Freedom in the final frontier: response to editorial on NASA’s Curiosity

The author of this USA Today editorial claims that the Curiosity program is practical and inspiring and is therefore worth the hefty price tag. In my letter to the editor, I argue that individual rights trump whatever societal advantage may be gained by publicly funded space exploration:

Yesterday’s editorial on the Curiosity landing correctly identifies the value of this great human achievement and of space exploration in general, but irresponsibly dismisses the fact that a massive amount of taxpayer dollars was spent on it – essentially claiming that the $2.5 billion price tag imposed on the public was a means justified by its end – and that opposition to it on economic grounds is “short-sighted”. In fact, the end did not justify the means, and critics of the space program are right to complain.

Those $2.5 billion were taken from individuals – be they those who could not care less about space or those who are pioneering the private space industry. Some of those individuals might very well support the space program, but that is irrelevant to the fact that each and every one of them is the proper owner of his own life and therefore of his own money. Individuals have the right to act on their own judgment so long as they do not impair the ability of others to do so. Such a right includes the right to spend – or not to spend – one’s money as one sees fit. Those who want to see the conquest of space in their lifetime may properly donate their money to the private space industry or begin their own endeavors. Those who do not should not be forced to.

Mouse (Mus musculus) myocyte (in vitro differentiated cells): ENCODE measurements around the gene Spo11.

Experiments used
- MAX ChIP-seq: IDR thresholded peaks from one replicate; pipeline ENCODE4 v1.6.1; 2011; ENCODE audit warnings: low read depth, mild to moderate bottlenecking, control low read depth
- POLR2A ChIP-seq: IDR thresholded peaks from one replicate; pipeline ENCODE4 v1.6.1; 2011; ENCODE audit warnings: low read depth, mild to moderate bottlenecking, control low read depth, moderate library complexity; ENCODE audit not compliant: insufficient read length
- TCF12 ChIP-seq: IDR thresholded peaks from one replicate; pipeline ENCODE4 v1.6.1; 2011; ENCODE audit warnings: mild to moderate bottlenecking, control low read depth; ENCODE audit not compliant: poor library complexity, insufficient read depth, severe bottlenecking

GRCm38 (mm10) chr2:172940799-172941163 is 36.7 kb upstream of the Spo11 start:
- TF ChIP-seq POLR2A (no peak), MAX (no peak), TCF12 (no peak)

Fascination with space, an insatiable desire to find answers to the “big questions”, or the potential for scientific discovery and economic growth, does not entitle an individual or NASA or any other entity to other people’s money. The exploration of the final frontier must be left to private initiative and funds. The road must be cleared for companies like Virgin Galactic and Space X to embark on the worthy project without forcing other people to support them. For that to happen, the space program should not only be cut, but eliminated – not because it is hard, but because it is right.

One thought on “Freedom in the final frontier: response to editorial on NASA’s Curiosity

  1. Realist says:

    Ah yes, companies like Virgin Galactic and Space X that definitely do not take advantage of the complex, expensive, and innovative technologies created by NASA. Some things should be funded collectively. Space exploration is without a doubt one of those things. This is why your “philosophy” is not only deeply wrong-headed, but also extremely primitive.

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